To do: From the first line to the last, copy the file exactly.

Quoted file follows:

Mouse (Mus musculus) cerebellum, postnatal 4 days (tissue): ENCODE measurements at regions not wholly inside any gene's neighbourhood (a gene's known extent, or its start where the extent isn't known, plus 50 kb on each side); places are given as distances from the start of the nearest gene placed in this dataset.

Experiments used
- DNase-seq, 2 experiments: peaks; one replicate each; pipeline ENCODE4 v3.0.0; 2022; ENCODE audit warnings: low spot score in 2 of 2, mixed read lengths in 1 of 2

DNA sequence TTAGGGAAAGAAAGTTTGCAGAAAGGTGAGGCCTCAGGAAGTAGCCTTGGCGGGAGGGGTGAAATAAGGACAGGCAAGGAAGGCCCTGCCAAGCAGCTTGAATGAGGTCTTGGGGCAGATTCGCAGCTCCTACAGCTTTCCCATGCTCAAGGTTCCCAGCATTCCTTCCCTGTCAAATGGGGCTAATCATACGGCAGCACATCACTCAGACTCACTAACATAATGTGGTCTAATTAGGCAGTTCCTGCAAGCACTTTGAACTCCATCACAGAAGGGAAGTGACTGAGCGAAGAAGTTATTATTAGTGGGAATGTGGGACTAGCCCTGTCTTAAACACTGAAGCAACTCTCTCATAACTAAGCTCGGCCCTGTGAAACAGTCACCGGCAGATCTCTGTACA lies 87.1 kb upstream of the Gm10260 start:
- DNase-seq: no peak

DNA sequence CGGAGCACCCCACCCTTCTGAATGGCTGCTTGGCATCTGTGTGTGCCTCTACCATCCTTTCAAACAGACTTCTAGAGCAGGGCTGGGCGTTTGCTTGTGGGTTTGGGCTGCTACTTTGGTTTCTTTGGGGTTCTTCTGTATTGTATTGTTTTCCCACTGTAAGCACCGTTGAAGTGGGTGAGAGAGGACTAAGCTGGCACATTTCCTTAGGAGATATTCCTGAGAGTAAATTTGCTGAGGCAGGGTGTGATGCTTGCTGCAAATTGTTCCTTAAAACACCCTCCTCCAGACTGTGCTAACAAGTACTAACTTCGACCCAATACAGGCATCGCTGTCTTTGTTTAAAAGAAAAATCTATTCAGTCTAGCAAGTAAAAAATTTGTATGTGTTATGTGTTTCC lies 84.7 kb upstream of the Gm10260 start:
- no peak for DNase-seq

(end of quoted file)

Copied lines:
Mouse (Mus musculus) cerebellum, postnatal 4 days (tissue): ENCODE measurements at regions not wholly inside any gene's neighbourhood (a gene's known extent, or its start where the extent isn't known, plus 50 kb on each side); places are given as distances from the start of the nearest gene placed in this dataset.

Experiments used
- DNase-seq, 2 experiments: peaks; one replicate each; pipeline ENCODE4 v3.0.0; 2022; ENCODE audit warnings: low spot score in 2 of 2, mixed read lengths in 1 of 2

DNA sequence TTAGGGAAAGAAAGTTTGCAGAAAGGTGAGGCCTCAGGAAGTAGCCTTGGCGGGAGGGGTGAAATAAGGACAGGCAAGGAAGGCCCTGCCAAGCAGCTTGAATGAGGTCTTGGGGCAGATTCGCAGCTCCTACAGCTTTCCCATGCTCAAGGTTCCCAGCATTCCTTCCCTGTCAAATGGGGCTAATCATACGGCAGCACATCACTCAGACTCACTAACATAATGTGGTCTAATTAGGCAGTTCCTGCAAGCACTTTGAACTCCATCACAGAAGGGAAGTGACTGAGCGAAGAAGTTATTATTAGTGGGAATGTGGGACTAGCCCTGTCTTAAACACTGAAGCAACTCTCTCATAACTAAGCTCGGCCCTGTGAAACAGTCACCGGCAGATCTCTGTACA lies 87.1 kb upstream of the Gm10260 start:
- DNase-seq: no peak

DNA sequence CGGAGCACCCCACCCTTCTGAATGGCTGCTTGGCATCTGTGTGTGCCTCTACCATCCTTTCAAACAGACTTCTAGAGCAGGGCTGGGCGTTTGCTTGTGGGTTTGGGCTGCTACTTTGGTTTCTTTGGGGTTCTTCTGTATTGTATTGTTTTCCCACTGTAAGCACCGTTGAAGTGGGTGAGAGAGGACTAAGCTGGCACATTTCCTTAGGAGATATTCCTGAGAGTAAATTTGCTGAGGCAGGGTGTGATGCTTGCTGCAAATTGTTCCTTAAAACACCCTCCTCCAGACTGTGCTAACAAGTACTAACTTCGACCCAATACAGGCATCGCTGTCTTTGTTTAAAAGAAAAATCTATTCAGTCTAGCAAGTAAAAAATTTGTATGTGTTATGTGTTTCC lies 84.7 kb upstream of the Gm10260 start:
- no peak for DNase-seq